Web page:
U.S. Gypsum #1 MOULDING PLASTER 50 lbs. Bag
USG #1 MOULDING PLASTER
An ornamental plaster used for creating decorative trim or running cornices.
Moulding plaster is designed for use where expansion control, hardness and strength are not primary considerations.
referred to as plaster of Paris or soft plaster, USG® No. 1 moulding
plaster is used to create waste molds or temporary patterns where
surface hardness and strength are not crucial. USG No. 1 moulding
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- Offers a controlled set that provides uniform workability
- Has a fine grain – making it ideal for producing sharp detail when used neat for cast work
- Complies with ASTM C28
- Sets in 27-37 minutes after mixing
- Requires 70 parts water by weight per 100 parts plaster
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Almost always one of the lowest cost solutions to your industrial product and process
problems or product development opportunities
▪ Simplify a variety of manufacturing applications
▪ Easy to use and handle
▪ Retain desirable physical properties
This USG pottery plaster provides a controllable setting performance few other materials can offer. By adding accelerators or retarders, you can shorten or lengthen its setting time and reproduce setting time from batch to batch.
Controllable setting time . . .
▪ Gives you a broad choice of working times, ranging from about 3 minutes to 20 hours
▪ Maximizes production rate
Note: Plaster sets with a sharp, definable, measurable action. It sets fast—faster than typical portland cements and other cementitious materials.
Only plaster among cementitious materials offers controllable expansion—ranging from 0.0005 to 0.0156 in. per in. (or 3⁄16 per ft.). Plaster formulations can come closer to zero expansion than many other materials.
Controllable expansion . . .
▪ Ensures high dimensional accuracy
▪ Ensures duplication of fine detail
▪ Provides a positive mechanical key when
poured into a cavity
Ease of Use:
This US Gypsum plaster can be fabricated or used in four main ways:
1. Mixed as a fluid slurry, it can be cast or sprayed
2. Worked in a plastic state by screeding or template forming
3. Pressed between dies as a semi-wet powder
4. Carved or machined as a solid
In fluid slurry form, plaster pours easily into flexible or rigid molds. Viscosity ranges from nearly water to molasses. Plaster captures fine detail and can be parted from any nonporous surface. Properly formulated, it can be self-leveling and pumpable.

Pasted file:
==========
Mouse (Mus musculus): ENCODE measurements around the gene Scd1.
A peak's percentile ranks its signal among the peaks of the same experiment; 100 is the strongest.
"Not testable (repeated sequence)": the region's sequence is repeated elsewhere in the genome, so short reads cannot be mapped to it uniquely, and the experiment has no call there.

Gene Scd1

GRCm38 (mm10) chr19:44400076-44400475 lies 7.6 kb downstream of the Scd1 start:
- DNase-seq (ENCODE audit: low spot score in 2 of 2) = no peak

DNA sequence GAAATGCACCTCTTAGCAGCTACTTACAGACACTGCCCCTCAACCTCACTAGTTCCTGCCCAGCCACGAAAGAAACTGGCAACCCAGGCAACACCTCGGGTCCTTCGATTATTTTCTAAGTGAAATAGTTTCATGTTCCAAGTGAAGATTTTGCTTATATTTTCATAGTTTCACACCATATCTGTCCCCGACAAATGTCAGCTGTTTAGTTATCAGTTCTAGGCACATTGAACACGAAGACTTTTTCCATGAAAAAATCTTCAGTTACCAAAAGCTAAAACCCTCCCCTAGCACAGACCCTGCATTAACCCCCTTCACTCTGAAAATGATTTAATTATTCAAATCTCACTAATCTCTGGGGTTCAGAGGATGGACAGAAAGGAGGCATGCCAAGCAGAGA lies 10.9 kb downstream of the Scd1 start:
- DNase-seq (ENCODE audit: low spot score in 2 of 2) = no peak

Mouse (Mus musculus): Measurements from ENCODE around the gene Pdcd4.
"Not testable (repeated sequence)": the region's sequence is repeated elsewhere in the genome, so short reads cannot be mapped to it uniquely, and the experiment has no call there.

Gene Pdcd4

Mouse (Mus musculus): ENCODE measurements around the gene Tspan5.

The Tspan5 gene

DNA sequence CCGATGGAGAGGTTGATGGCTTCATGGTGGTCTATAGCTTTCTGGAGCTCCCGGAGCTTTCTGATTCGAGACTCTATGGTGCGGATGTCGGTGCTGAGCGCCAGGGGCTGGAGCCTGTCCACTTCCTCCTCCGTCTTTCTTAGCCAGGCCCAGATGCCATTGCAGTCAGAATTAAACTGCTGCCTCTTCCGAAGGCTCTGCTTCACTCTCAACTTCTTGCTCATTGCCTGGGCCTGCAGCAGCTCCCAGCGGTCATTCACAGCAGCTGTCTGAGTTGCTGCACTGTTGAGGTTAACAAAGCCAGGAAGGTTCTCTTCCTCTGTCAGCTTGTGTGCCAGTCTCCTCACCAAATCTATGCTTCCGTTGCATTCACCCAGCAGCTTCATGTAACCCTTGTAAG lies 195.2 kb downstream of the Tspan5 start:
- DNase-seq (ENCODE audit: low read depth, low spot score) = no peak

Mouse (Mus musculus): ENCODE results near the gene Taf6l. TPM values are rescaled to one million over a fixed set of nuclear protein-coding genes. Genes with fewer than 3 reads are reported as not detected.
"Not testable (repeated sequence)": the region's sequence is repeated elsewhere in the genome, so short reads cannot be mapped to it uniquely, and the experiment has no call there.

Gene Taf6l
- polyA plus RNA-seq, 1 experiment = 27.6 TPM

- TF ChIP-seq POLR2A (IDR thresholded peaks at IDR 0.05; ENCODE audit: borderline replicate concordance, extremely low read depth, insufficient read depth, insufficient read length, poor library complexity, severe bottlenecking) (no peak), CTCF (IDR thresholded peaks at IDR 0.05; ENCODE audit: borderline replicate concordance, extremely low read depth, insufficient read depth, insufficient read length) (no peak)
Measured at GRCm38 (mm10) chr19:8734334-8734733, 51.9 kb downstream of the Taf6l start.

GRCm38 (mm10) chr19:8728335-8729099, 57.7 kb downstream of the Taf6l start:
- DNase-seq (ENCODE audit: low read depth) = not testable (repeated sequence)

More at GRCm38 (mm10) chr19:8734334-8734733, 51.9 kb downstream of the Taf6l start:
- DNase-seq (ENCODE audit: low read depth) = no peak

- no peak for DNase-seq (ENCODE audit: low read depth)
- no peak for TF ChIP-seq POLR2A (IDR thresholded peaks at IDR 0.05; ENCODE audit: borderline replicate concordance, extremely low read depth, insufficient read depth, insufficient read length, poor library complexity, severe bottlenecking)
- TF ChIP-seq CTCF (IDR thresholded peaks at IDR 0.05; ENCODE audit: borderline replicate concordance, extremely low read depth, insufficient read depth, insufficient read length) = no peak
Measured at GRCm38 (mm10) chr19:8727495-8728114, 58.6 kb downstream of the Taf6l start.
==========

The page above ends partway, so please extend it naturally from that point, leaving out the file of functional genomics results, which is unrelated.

In plastic mass form, plaster can be built up, troweled, added to, scraped away, or sculpted as easily as clay. Viscosity ranges from that of butter to modeling clay, or plaster can be applied as a plastic mass to virtually any contour—and will set in place to produce a reverse contour.
In solid form, casts from plaster formulation can be carved or machined using conventional tools and equipment, including numerically controlled milling equipment.
Only gypsum among commercial materials possesses extreme ranges in strength, absorption, and density. For example:
▪ Compressive strength (and hardness) can
range from that of weakest chalk to four times greater than concrete
▪ Absorption can equal that of a rigid sponge or an impervious surface that sheds water
▪ Density can vary from that of popcorn to stone
This great range occurs by selecting the appropriate plaster formulation, then controlling the amount of mixing water. The graph below indicates how you can obtain this range through predictable control of desired characteristics.
Only gypsum among casting materials is selfcleaning in the mold—a basic requirement in the ceramics industry. What gives gypsum this advantage is its solubility (about two grams per liter of distilled water).
Note: If reduced solubility is not required, gypsum cements can be formulated to meet conditions— it’s that versatile.
Industrial plasters and gypsum cements readily blend with chemicals and aggregates to achieve special properties. Both wet and dry blending are done with various chemicals, powders, and granular materials.
These include: talc iron oxide kaolin resins ball clay asphalt perlite starches sand dyes vermiculite pigments wood fiber polymers foaming agents powdered glue set-time control additives glass/polymer fibers
Compatibility with other chemicals, aggregates
Note: Except for special gypsum cement formulations, do not use coarse aggregates (gravel, stone, rip-rap, or any aggregate larger than 10 mesh) as gypsum crystals do not readily bond to them.
Industrial plasters and gypsum cements are noncombustible. With a coefficient of thermal conductivity (k) of 0.25 to 4.0, depending on density and additives, these materials provide a high degree of fire resistance. When exposed to heat, they do not exceed 212 °F until threequarters of the chemically combined water is driven off. At about 1800 °F the CaSO4 portion dissociates into quicklime (CaO) and sulfur trioxide (SO3). Dry gypsum is electrically nonconductive and makes a good insulating medium.